Americans came together last week to remember former Sen. John McCain. How they remembered him, however, varied.
On Twitter feeds and in opinion sections across the country, Americans discussed the prominent politician’s legacy. At Duke, two professors parsed the Vietnam veteran’s memory in a written back-and-forth.
Valerie Cooper, associate professor of religion and society and black church studies, penned an opinion piece in the Durham Herald-Sun Aug. 27 that injected discussion of McCain’s more controversial stances into the narrative of his legacy.
“In the next few days, expect many to laud John McCain’s military and political heroism while spending less time frankly discussing his weaknesses,” she wrote to open the piece.
On Sept. 3, Charles Dunlap, professor of the practice of law and retired major general, fired back. In a post on Lawfire—the blog of Duke Law School’s center for law, ethics and national security—Dunlap defended McCain’s “lifetime of service.”
“Much of her essay is offensive not just to the memory of Senator McCain and the sensibilities of those that grieve his death, but also to veterans and those who care about them,” Dunlap wrote in response to Cooper.
The two have not met each other, Cooper wrote in an email.
“I especially hope that the conversation will maintain a civil tone, despite what might be strongly held opinions,” Cooper wrote to The Chronicle. “It is the mark of a great university that many voices are heard and differing opinions are freely expressed.”
In her opinion piece, Cooper weaved the parts of McCain’s life that are viewed positively with the less-discussed negative parts, such as a divorce in the 1980s. She also took a critical lens to his support for military interventionism, calling him a “military careerist.”
“Might he have seen the wars differently had he seen them through the eyes of a child of Iraq or Afghanistan rather than through the eyes of a U.S. military careerist?” she asked.
The Divinity School professor framed the politician’s passing in the immediate and mortal terms with which people view the passing of famous individuals.
The initial response is bereavement and mercy for the person’s family and loved ones, Cooper wrote, but as McCain is embedded in the national memory, his legacy will become a more nuanced topic.
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“We are not wrong to mourn the passing of an era or admit pain at this death,” Cooper wrote in the opinion piece. “Nevertheless, while we, as a nation, grieve John McCain’s death, we must also begin to reckon with his legacy. That reckoning is a longer, messier process that requires both time and distance from the man himself.”
In his blog post responding to Cooper’s op-ed, Dunlap called out Cooper for her use of the term “military careerist,” calling it a “slur of the first order.” He noted McCain’s choice to remain a prisoner of war in Vietnam until all the POWs were offered freedom, despite being offered early release.
“To me, the op-ed conjures up stereotypes about those who served, labels that date back to the Vietnam War,” Dunlap wrote in the blog.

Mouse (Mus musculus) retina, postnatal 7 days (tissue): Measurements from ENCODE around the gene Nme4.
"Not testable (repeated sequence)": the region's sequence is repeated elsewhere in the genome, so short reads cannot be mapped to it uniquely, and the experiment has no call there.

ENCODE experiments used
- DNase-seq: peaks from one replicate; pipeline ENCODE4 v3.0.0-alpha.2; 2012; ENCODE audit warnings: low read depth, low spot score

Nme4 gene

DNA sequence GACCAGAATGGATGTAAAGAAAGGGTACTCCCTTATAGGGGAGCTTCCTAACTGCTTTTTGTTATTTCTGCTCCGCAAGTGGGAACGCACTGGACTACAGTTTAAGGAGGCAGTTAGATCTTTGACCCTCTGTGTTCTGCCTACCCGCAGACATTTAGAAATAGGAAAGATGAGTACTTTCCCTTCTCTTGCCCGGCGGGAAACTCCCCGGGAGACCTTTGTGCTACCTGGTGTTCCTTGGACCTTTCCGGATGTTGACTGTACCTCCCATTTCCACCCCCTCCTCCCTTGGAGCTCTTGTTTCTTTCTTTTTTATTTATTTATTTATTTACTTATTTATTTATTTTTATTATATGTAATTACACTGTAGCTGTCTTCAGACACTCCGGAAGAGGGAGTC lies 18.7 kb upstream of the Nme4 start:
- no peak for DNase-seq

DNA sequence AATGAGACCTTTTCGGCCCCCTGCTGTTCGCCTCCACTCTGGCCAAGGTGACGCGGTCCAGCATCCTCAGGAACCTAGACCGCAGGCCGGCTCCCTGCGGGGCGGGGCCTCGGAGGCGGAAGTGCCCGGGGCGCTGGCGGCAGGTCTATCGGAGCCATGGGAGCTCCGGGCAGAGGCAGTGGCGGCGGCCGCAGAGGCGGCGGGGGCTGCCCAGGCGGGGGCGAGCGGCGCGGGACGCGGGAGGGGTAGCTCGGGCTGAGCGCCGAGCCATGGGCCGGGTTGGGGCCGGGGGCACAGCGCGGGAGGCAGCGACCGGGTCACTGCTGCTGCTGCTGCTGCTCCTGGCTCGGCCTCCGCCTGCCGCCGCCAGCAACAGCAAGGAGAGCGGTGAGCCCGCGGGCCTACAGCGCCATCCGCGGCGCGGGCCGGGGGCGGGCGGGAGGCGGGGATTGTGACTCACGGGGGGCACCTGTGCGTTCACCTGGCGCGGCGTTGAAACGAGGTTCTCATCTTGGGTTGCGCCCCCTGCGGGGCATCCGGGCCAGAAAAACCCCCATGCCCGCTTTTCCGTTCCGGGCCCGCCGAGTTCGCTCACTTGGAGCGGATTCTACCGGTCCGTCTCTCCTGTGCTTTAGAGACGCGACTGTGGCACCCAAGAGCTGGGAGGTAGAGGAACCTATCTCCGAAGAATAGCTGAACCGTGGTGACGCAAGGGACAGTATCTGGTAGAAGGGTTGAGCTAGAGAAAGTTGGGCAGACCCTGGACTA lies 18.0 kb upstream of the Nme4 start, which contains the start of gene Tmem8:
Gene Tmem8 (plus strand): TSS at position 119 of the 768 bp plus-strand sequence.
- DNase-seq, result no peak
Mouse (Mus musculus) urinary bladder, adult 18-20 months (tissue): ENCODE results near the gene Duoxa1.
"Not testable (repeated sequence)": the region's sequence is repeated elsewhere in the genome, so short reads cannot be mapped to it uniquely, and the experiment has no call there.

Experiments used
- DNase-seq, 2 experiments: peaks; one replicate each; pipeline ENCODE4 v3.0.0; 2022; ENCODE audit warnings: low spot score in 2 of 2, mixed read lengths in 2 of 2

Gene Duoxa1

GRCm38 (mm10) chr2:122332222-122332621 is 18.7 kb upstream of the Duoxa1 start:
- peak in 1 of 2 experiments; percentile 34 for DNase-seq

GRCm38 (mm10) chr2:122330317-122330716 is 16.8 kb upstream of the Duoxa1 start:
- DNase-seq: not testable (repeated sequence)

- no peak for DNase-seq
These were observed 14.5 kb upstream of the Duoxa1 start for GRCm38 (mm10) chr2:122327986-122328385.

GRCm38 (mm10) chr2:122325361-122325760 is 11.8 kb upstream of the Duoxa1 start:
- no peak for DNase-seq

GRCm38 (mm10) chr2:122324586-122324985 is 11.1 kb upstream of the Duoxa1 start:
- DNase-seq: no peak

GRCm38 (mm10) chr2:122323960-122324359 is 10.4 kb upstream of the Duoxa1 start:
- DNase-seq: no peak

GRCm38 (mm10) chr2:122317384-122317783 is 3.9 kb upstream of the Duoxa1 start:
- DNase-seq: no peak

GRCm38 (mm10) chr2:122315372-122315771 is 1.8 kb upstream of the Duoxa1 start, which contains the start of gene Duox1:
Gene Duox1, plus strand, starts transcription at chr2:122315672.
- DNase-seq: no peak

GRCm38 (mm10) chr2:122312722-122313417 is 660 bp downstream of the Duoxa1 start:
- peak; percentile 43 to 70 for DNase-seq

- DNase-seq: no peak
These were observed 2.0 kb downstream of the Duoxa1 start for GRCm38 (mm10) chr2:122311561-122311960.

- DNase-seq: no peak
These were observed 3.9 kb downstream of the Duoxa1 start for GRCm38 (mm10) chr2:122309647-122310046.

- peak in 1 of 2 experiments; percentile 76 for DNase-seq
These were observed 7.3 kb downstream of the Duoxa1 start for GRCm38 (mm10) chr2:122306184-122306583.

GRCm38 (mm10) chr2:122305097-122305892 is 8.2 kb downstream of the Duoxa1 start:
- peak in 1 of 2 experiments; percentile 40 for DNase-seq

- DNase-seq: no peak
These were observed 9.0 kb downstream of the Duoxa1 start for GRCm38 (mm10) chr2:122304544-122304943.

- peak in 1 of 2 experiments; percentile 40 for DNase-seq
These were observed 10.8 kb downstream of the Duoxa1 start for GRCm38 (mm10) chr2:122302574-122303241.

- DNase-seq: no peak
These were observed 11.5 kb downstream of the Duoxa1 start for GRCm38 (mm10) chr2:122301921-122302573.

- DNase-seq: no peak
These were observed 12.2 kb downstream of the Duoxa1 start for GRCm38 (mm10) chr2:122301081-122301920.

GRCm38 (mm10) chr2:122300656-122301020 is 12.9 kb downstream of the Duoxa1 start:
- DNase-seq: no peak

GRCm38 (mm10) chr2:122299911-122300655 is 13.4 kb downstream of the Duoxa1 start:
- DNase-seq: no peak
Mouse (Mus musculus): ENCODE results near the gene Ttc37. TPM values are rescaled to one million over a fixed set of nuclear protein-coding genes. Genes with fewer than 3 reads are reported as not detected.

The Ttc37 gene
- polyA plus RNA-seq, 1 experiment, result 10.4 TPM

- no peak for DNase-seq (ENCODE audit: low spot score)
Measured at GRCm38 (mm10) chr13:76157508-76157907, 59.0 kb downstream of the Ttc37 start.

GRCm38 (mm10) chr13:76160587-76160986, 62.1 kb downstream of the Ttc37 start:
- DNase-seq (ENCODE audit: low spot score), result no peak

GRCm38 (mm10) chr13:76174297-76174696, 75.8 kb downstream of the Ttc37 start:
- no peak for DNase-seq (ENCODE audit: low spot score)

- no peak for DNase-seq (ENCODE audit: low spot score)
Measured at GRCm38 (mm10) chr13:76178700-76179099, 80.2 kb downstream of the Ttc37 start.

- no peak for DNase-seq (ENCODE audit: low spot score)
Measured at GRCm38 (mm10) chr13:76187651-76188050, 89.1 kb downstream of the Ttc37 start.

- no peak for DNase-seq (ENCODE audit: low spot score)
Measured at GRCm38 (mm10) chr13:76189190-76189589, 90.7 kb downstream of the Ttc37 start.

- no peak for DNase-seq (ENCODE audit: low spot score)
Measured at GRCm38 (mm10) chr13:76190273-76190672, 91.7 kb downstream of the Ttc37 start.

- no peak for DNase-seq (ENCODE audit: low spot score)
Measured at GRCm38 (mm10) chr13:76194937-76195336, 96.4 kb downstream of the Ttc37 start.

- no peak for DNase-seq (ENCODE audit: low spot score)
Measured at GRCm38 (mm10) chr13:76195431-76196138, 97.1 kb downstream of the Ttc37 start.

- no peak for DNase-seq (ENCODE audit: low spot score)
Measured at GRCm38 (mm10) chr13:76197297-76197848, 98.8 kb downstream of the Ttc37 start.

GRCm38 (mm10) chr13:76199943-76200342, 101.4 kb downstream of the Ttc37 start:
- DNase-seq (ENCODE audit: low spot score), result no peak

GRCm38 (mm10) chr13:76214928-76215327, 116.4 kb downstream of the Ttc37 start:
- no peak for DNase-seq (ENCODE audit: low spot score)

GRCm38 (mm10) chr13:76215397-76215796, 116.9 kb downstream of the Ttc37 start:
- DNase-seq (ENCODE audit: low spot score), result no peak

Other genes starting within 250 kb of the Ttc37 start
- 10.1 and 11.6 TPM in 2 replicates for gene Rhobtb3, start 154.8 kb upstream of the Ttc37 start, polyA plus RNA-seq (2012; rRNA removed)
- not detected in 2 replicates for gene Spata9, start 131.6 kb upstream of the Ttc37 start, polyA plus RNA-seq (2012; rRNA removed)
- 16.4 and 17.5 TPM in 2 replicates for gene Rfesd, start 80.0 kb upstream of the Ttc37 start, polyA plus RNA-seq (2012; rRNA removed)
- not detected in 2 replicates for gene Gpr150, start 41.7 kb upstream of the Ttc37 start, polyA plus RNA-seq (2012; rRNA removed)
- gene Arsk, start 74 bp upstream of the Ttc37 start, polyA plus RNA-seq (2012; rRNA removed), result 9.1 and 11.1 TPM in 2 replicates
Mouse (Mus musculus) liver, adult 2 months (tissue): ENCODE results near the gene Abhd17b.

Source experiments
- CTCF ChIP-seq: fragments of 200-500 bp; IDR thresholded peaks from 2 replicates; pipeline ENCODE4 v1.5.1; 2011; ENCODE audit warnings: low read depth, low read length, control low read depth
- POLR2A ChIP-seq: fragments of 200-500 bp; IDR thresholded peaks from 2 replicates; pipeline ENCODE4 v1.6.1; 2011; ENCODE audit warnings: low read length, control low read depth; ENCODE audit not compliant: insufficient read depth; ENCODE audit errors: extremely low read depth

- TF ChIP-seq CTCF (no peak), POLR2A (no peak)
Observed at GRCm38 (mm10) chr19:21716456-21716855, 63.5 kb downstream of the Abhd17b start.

The retired military officer stated that the majority of Americans have more confidence in the military than other American institutions.
He pushed back on Cooper’s questioning of how McCain’s perspective would have been different if he saw it through the lens of a child in a war-torn country.
“If the 'child of Iraq' was a 12 year-old Yazidi girl in 2015, she might have said, please save me from rape and sexual slavery that I’m seeing all around me, and that I’m a victim of as well,” Dunlap wrote.
At the conclusion of the defense, Dunlap noted that McCain was imperfect, but that imperfect people can still do great things.
“McCain wanted to be remembered simply as someone who served his country, and that he clearly did. Similarly, General MacArthur wanted to be remembered as someone who 'tried to do his duty as God gave him the light to see that duty,'” Dunlap wrote in the blog post. “Isn’t that what we all should strive to do?”
Dunlap wrote in an email that he thinks it’s important, in a time of political divisiveness, to seek understanding with one another on an individual basis and in groups people are associated with.
Cooper noted they may agree on more than is apparent in their contrasting writings. One point of agreement Cooper said she did not explore in the op-ed was about McCain’s later regret regarding the United States’ participation in Iraq and Afghanistan.
"We agree on these points: mistakes were made and John McCain acknowledged them as such,” Cooper wrote to The Chronicle.
Cooper noted that she is grateful for the free press “to allow people of good will and divergent opinions to be able to engage in this debate,” and she noted appreciation for Dunlap’s recommendation to readers to decide McCain’s legacy for themselves.
“My essay was an invitation to begin the process of reckoning with John McCain’s legacy,” she wrote. “I appreciate Maj. General Dunlap’s contribution to that reckoning.”